Unsecured IoT devices were used to launch crippling DDOS attacks in October 2016, targeting services such as Twitter, Spotify, and GitHub. Subsequent testimony to Congress about potential attacks on office buildings, schools, and hospitals raised the possibility for the IoT to harm and even kill people. What should be done? Does the government need to intervene? This panel at @ThingExpo New York brings together leading IoT and security experts to discuss this very serious topic.
Dec. 8, 2016 03:00 PM EST Reads: 540
More and more brands have jumped on the IoT bandwagon. We have an excess of wearables – activity trackers, smartwatches, smart glasses and sneakers, and more that track seemingly endless datapoints. However, most consumers have no idea what “IoT” means. Creating more wearables that track data shouldn't be the aim of brands; delivering meaningful, tangible relevance to their users should be. We're in a period in which the IoT pendulum is still swinging. Initially, it swung toward "smart for smar...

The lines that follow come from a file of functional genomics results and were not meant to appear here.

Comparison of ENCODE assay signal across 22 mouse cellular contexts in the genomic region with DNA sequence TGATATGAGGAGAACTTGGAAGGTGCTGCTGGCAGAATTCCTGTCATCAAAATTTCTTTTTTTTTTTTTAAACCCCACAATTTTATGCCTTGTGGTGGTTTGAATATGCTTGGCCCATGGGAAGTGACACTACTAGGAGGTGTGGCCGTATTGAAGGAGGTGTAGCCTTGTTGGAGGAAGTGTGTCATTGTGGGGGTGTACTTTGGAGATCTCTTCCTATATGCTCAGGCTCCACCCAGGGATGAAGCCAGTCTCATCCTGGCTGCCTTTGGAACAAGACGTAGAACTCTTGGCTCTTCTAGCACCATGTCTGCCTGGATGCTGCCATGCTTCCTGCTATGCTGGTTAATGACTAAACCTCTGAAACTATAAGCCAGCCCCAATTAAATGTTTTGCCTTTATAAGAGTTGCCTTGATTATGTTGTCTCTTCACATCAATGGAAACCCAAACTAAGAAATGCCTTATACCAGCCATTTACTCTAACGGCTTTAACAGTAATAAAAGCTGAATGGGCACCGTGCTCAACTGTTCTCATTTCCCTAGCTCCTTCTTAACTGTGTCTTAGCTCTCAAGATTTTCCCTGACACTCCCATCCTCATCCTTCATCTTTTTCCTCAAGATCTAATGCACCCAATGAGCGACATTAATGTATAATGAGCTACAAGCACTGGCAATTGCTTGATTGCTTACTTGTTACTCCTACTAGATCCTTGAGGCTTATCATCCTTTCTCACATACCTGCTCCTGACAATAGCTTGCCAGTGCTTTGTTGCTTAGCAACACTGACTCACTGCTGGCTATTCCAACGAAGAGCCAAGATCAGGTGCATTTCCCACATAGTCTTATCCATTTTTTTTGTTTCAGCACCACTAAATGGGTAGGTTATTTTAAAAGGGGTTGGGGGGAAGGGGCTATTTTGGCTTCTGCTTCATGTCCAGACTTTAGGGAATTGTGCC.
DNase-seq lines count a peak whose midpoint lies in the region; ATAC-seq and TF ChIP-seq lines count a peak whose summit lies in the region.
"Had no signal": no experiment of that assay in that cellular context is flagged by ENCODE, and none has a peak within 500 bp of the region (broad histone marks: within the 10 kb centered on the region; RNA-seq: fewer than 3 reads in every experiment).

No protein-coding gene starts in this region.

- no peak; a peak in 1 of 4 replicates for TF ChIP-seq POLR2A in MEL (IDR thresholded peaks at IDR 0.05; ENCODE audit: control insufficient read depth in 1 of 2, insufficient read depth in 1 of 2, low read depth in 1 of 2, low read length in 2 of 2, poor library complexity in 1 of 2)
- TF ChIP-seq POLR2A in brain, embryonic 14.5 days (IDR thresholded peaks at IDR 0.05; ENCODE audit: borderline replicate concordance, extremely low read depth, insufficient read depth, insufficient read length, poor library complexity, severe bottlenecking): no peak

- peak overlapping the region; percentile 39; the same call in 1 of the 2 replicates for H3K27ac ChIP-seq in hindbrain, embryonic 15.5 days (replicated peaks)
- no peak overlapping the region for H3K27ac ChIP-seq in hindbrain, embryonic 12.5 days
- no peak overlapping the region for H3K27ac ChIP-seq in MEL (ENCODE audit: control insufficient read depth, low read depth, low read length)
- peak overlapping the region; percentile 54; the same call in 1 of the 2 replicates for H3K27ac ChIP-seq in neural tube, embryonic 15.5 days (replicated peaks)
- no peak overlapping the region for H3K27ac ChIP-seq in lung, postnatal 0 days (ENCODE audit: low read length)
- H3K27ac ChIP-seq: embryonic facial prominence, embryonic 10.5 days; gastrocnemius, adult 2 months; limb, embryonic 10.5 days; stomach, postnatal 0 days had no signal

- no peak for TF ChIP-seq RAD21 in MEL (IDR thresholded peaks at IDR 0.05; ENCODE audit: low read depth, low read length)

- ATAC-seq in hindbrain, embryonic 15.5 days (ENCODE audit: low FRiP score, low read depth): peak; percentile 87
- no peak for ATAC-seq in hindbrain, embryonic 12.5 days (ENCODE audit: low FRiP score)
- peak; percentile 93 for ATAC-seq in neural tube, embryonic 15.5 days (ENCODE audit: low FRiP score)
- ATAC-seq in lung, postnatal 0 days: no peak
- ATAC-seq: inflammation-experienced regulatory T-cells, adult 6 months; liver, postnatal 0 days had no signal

Dec. 8, 2016 02:30 PM EST Reads: 962